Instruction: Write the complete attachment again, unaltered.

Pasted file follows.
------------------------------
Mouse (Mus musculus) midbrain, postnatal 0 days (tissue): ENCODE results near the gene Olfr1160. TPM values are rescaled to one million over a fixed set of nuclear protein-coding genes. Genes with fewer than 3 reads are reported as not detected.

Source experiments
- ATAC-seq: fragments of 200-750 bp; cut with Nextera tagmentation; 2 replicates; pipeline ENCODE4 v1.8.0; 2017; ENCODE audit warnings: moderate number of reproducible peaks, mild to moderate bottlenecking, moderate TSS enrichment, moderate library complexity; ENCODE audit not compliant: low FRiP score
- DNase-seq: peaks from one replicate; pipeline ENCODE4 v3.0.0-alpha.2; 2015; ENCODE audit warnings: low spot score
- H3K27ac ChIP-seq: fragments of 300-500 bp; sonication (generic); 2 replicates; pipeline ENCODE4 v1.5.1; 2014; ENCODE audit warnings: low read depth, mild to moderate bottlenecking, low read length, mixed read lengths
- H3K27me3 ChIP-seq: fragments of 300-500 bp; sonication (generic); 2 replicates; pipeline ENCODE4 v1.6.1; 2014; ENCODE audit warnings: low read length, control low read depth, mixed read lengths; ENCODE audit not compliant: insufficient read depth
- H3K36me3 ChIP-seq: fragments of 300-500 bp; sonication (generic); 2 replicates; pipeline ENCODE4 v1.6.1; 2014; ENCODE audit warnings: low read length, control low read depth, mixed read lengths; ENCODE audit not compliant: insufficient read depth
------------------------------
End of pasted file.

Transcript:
Mouse (Mus musculus) midbrain, postnatal 0 days (tissue): ENCODE results near the gene Olfr1160. TPM values are rescaled to one million over a fixed set of nuclear protein-coding genes. Genes with fewer than 3 reads are reported as not detected.

Source experiments
- ATAC-seq: fragments of 200-750 bp; cut with Nextera tagmentation; 2 replicates; pipeline ENCODE4 v1.8.0; 2017; ENCODE audit warnings: moderate number of reproducible peaks, mild to moderate bottlenecking, moderate TSS enrichment, moderate library complexity; ENCODE audit not compliant: low FRiP score
- DNase-seq: peaks from one replicate; pipeline ENCODE4 v3.0.0-alpha.2; 2015; ENCODE audit warnings: low spot score
- H3K27ac ChIP-seq: fragments of 300-500 bp; sonication (generic); 2 replicates; pipeline ENCODE4 v1.5.1; 2014; ENCODE audit warnings: low read depth, mild to moderate bottlenecking, low read length, mixed read lengths
- H3K27me3 ChIP-seq: fragments of 300-500 bp; sonication (generic); 2 replicates; pipeline ENCODE4 v1.6.1; 2014; ENCODE audit warnings: low read length, control low read depth, mixed read lengths; ENCODE audit not compliant: insufficient read depth
- H3K36me3 ChIP-seq: fragments of 300-500 bp; sonication (generic); 2 replicates; pipeline ENCODE4 v1.6.1; 2014; ENCODE audit warnings: low read length, control low read depth, mixed read lengths; ENCODE audit not compliant: insufficient read depth